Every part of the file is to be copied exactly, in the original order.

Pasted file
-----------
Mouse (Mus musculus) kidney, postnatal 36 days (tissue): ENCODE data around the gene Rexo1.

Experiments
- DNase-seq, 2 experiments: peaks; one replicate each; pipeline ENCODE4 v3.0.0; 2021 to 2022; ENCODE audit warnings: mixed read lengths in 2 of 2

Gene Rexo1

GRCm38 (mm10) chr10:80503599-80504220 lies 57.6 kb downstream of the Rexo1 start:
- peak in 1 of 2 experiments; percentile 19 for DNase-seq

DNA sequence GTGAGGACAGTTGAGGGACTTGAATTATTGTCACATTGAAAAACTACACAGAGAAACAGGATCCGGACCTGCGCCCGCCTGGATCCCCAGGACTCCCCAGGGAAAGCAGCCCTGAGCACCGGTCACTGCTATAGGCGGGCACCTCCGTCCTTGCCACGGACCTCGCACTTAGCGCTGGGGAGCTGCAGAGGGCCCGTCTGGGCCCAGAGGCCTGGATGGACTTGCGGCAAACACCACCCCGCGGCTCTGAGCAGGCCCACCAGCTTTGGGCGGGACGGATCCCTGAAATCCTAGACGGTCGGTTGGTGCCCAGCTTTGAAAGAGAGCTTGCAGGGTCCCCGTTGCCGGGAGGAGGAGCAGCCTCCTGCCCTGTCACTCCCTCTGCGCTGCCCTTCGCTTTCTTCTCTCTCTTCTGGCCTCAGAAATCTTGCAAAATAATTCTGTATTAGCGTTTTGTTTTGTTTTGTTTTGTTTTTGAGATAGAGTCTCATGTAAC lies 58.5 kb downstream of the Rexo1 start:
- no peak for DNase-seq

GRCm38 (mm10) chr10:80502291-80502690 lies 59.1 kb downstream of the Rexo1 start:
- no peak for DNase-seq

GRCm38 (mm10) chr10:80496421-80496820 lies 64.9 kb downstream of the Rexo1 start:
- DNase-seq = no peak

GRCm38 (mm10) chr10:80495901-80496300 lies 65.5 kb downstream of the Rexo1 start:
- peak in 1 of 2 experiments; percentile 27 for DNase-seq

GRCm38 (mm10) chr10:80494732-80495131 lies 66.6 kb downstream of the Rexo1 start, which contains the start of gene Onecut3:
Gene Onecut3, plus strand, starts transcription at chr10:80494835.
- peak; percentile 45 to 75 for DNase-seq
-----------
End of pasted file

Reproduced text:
Mouse (Mus musculus) kidney, postnatal 36 days (tissue): ENCODE data around the gene Rexo1.

Experiments
- DNase-seq, 2 experiments: peaks; one replicate each; pipeline ENCODE4 v3.0.0; 2021 to 2022; ENCODE audit warnings: mixed read lengths in 2 of 2

Gene Rexo1

GRCm38 (mm10) chr10:80503599-80504220 lies 57.6 kb downstream of the Rexo1 start:
- peak in 1 of 2 experiments; percentile 19 for DNase-seq

DNA sequence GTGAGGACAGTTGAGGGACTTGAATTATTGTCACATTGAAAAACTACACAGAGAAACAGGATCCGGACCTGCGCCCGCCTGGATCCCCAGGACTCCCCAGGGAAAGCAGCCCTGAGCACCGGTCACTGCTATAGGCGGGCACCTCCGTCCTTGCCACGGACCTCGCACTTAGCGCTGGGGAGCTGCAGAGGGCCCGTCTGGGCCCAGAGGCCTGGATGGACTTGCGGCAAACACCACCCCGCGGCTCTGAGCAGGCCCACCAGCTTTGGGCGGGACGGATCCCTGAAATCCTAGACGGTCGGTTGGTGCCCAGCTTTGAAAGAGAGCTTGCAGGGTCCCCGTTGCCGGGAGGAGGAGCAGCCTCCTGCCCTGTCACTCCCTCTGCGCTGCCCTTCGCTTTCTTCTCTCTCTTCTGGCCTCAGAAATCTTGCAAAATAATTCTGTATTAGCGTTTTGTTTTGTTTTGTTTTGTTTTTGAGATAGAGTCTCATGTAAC lies 58.5 kb downstream of the Rexo1 start:
- no peak for DNase-seq

GRCm38 (mm10) chr10:80502291-80502690 lies 59.1 kb downstream of the Rexo1 start:
- no peak for DNase-seq

GRCm38 (mm10) chr10:80496421-80496820 lies 64.9 kb downstream of the Rexo1 start:
- DNase-seq = no peak

GRCm38 (mm10) chr10:80495901-80496300 lies 65.5 kb downstream of the Rexo1 start:
- peak in 1 of 2 experiments; percentile 27 for DNase-seq

GRCm38 (mm10) chr10:80494732-80495131 lies 66.6 kb downstream of the Rexo1 start, which contains the start of gene Onecut3:
Gene Onecut3, plus strand, starts transcription at chr10:80494835.
- peak; percentile 45 to 75 for DNase-seq